## Learning advanced math without any formal training

Here I find myself in the middle of an example of how hard it can be to learn mathy things without having gone through years of training. You might say "So, go through years of training." And then I would say "No, that training comes embedded with a way of seeing the world that confines native curiousity into the sword-like shape of a polarizing ego pursuit oriented around competition driven by greed and power as an end instead of a means, and I'm studying math in part because I want to deconstruct that approach, not so I can strengthen it and get lost like every other mathematician except Grigori Perelman who escaped the trap only by extreme asceticism." And then you might say "Who is Grigori Perelman?" And then I might tell you a fun story.

But first, this present story, which begins as I randomly find myself here.

Because I sometimes think of quantization as though it was some kind of chopping up space into a grid or something, I find myself intrigued by the first paragraph's bold "You are thinking of quantization as though it was some kind of chopping up space into a grid or something. But that's not the way quantization works." So I'm drawn in. In the 2nd paragraph I find these words: "Quantization fundamentally amounts to switching from ordinary numbers (representing a classical universe) to noncommuting variables (Dirac called these q-numbers) that obey different rules of arithmetic."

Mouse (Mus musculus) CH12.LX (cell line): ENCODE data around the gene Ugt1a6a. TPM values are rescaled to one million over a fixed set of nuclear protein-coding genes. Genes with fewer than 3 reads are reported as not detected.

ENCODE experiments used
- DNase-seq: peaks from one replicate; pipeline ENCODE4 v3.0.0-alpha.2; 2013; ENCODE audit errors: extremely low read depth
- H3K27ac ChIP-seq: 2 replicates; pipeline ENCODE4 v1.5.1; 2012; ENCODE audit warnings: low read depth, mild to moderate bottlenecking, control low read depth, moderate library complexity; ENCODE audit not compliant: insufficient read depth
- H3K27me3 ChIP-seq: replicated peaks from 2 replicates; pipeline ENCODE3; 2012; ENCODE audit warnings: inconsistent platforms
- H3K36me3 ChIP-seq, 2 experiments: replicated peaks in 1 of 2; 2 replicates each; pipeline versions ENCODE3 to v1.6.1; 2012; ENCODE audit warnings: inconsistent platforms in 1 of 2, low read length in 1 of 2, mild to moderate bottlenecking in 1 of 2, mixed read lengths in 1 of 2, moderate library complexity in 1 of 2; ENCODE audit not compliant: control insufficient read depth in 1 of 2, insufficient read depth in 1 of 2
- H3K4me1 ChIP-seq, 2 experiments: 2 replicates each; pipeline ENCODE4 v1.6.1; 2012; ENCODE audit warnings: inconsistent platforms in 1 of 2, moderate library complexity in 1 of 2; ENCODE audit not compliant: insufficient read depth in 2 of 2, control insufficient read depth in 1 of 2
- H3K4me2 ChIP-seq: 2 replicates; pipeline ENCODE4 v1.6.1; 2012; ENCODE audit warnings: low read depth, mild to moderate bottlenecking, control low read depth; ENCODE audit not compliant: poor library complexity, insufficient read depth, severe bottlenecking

Wait, what? I want to know more about a new kind of number I've never heard of before; I thought there was only one kind of number, and I have already found some issues with how numbers work. What's a noncommuting variable? What's a q-number? (I already see a hint of useful information toward my ongoing pursuit to define ternary logic in a way that is more ternary than binary, since our current understanding of all logic, even ternary, is essentially binary in nature.)

I search on these terms "noncommuting variables (Dirac called these q-numbers)" and find only a few salient hits. Refine the search: "Dirac q-numbers" still hoping I get a quick idea of them before continuing with the conversation. While those pages are loading, I also search "non-commuting" and thankfully there is a simple definition for this term. Perhaps I finally have a place to apply this basic mathematical concept (commutability = ability to change order) I've seen hundreds of times and promptly forgot because: 1) it had no immediate practical value and 2) could be easily found in any math textbook if ever the time came to use it.

At this point I don't want a simple, trivial, dictionary idea of non-commuting but "why" and "what" such things are -- albeit quickly, because I'm already in a tangent from the original discussion on measuring space. I find this: https://physics.stackexchange.com/questions/240543/is-there-something-behind-non-commuting-observables

Cool, but within moments I'm wondering "now what is a Hilbert space?" Another term I've seen mentioned dozens of times but never needed to know... let's track it down.

Soon I have a dozen tabs open in my browser, and Hilbert space is proving to be even more elusive than non-commuting q-numbers. So I add "intuitive" to my query on Hilbert spaces and finally find some answers that I can begin to understand. However, scrolling through a dozen of the intuitive answers, I'm fast discovering Hilbert spaces are so abstract that even simplified descriptions are indecipherable to me. Lots of terms I will have to search the same way I'm searching "Hilbert space." But along the way I did see the line "once you discover Hilbert spaces, you'll never go back," so maybe it's something I do want to understand finally. Keep digging.